However, a 2003 pilot study and 2011 randomized, controlled trial both reported that RA activities remained unchanged, but the subjects treated with probiotics reported statistically significantly higher levels of “subjective well-being.” One suggested reason for this was that the trials were too short to establish changes in the observable changes in the internal earmarks of RA.

Kidney Stones

A number of species of Lactobacillus and Bifidobacterium probiotics might potentially help degrade oxalate, which cause kidney stones. Researchers are interested in these options because, unlike other medical treatments for kidney stones, probiotic bacteria survive in the gut.

However, human research must first be designed and conducted before it’s definitive that these bacteria could be effective. Scientists aren’t yet sure if the microbiome can be manipulated in such a way that will effectively decrease kidney stone risk.

Weight Loss

In the past, probiotics have been proposed as part of a weight loss diet. However, a 2015 meta-analysis looked at available randomized, controlled trials investigating this effect and determined that the studies did not seem to support this hypothesis, as body weight and BMI were not consistently reduced. The researchers did point out the need for better designed trials, because they were not convinced the results were based on well-designed science.

Probiotic Supplements and Beneficial Probiotic Strains

Nearly everyone can benefit from probiotic supplements, but they can be especially beneficial for those who aren’t getting at least a few servings of fermented foods in their diet.  Probiotics are widely available at health stores and pharmacies as well as online retailers, making it easier than ever to bump up the concentration of beneficial bacteria in your gut.

What is the best probiotic? While many people report beneficial effects from taking a probiotic supplement with many strains, you may want to dive a little further into what specific species can do. These are some of the beneficial bacteria you can expect to see on a high-quality probiotic supplement label to ensure you purchase good probiotics.

Some of the best probiotic strains include:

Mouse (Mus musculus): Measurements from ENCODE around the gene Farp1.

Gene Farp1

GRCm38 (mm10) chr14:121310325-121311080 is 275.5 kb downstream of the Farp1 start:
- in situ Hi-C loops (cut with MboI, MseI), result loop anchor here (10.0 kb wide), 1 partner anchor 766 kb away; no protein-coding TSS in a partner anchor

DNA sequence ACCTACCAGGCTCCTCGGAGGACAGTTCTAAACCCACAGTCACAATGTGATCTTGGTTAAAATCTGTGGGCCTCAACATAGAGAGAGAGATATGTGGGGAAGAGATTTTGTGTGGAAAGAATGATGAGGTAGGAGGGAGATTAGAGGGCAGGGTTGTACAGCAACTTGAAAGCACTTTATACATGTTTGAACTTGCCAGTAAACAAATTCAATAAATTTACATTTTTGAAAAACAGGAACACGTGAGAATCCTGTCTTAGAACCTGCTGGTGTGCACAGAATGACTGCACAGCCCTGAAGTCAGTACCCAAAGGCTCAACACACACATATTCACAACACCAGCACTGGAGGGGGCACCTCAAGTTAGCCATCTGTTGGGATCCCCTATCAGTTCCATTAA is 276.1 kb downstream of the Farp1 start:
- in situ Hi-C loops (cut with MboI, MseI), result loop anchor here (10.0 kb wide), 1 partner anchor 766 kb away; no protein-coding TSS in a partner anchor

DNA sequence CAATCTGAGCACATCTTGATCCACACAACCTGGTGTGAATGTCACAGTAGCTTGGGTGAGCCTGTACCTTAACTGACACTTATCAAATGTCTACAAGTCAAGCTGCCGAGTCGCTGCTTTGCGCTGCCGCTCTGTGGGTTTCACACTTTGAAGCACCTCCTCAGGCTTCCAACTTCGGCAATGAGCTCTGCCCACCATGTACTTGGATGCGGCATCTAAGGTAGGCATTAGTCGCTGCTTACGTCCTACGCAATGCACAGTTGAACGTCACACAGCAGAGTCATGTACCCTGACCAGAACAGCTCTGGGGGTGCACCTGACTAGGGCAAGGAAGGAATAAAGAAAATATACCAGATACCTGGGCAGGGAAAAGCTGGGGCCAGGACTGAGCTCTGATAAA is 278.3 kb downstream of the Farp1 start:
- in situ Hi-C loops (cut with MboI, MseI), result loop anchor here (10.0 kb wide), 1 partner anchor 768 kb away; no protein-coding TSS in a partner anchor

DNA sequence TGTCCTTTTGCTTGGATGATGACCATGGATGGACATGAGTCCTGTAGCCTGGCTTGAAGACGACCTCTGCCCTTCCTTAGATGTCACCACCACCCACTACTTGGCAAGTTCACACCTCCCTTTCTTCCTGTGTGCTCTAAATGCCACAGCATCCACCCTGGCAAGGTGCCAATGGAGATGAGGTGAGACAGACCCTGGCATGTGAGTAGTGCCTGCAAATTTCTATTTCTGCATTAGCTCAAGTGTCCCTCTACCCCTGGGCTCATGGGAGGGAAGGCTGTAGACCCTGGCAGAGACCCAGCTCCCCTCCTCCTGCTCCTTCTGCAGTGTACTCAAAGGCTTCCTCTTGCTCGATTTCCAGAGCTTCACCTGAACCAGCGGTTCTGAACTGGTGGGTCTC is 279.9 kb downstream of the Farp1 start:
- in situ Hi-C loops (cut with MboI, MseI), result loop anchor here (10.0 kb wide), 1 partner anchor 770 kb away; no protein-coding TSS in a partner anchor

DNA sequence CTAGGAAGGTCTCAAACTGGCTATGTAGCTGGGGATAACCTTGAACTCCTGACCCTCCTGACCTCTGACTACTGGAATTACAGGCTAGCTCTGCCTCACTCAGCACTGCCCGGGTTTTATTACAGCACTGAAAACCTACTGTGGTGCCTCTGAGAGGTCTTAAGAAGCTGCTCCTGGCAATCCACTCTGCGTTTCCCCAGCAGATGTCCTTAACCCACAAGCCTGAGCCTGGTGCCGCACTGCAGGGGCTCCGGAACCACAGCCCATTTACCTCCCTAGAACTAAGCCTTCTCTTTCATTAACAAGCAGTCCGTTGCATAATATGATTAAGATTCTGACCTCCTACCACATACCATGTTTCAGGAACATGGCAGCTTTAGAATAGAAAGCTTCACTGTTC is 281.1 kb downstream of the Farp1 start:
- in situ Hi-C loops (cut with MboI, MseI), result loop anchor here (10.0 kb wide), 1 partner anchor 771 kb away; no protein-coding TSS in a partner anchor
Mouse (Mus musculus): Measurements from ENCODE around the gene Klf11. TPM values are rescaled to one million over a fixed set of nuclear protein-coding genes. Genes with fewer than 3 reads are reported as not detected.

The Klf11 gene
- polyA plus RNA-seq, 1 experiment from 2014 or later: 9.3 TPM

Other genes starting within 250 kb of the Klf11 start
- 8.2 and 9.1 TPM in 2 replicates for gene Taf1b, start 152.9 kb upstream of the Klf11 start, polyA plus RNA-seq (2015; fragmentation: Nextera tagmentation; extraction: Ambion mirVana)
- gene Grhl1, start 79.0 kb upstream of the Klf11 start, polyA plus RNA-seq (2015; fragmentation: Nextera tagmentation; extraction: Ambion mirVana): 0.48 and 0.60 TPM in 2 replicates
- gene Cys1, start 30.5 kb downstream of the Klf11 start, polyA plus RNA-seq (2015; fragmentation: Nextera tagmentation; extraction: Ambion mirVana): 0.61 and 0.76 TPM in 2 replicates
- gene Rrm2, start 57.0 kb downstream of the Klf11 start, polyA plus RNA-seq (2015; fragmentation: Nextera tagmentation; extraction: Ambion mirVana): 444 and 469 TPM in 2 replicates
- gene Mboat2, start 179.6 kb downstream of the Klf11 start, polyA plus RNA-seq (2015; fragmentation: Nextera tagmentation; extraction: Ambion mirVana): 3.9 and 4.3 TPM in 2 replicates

• Bacillus coagulans
  • Saccharomyces boulardii
  • Bacillus subtilis
  • Lactobacillus plantarum
  • Bacillus clausii
  • Bifidobacterium bifidum
  • Bifidobacterium longum
  • Bifidobacterium breve
  • Bifidobacterium infantis
  • Lactobacillus casei
  • Lactobacillus acidophilus
  • Lactobacillus bulgaricus
  • Lactobacillus brevis
  • Lactobacillus rhamnosus
  • Lactic acid

In the search for the best probiotic on the market, there are several specific factors that you should keep in mind, including:

  • Brand: Be sure to always buy from a reputable retailer with plenty of positive customer reviews and look for a list of the best probiotic brands to ensure you’re getting the highest quality possible.
  • CFU count: Look for a probiotic with at least 10–20 billion CFU to maximize the potential health benefits.
  • Strain diversity: Probiotic supplements should contain a good mix of several different probiotic strains, each of which confers a unique set of benefits to health.
  • Live cultures: Ideally, the best probiotic supplement should be labeled “live and active cultures,” instead of “made with active cultures.” This is because some probiotics undergo heat treatment, which can kill off the beneficial strains of bacteria before they even reach your body.
  • Prebiotics: Just as important to gut health as probiotics are prebiotics, which help provide fuel for the beneficial bacteria in your gut. Select supplements with ingredients like flax seed, chia seed, pumpkin seeds and ginger to get in a good mix of prebiotics in addition to your supplement.
  • Stability: Certain types of probiotics require refrigeration to preserve their potency and ensure survival. Shelf-stable probiotics are a better choice because they are more likely to survive the journey through your digestive tract intact.

Probiotic dosage is measured in “colony forming units,” or CFUs. Ideally, you should aim for at least 5–10 billion CFUs per day for children and 10–20 billion CFUs each day for adults.


Although probiotics are associated with a number of powerful health benefits, not all supplements are created equal. The best probiotic supplements should come from high-quality brands and should contain a good mix of different beneficial strains. Furthermore, steer clear of probiotic products that are packed with added sugar or extra ingredients, which can negate many of the health-promoting properties.

Some of the most common probiotics side effects include digestive issues like increased gas or bloating. To minimize the risk of potential side effects, start with a low dose and gradually work your way up to assess your tolerance. Most adverse side effects typically subside within a few weeks of starting probiotic supplementation.

If you have any underlying medical conditions or are taking any medications, you may want to consider consulting with your doctor before starting supplementation.

Final Thoughts

  • Probiotics can help boost the beneficial bacteria in your gut, which can improve several aspects of health ranging from improved immunity to increased nutrient absorption.
  • There are many different strains of probiotics, each of which boasts a unique set of benefits for health.
  • Look for a shelf-stable supplement that contains live cultures, prebiotics and a variety of different strains and avoid products with fillers, preservatives and added sugar.
  • You can also include several types of fermented foods as part of a balanced diet and healthy lifestyle to help optimize overall gut health.

Read Next: 17 Great Probiotic Foods You Should Be Eating

Josh Axe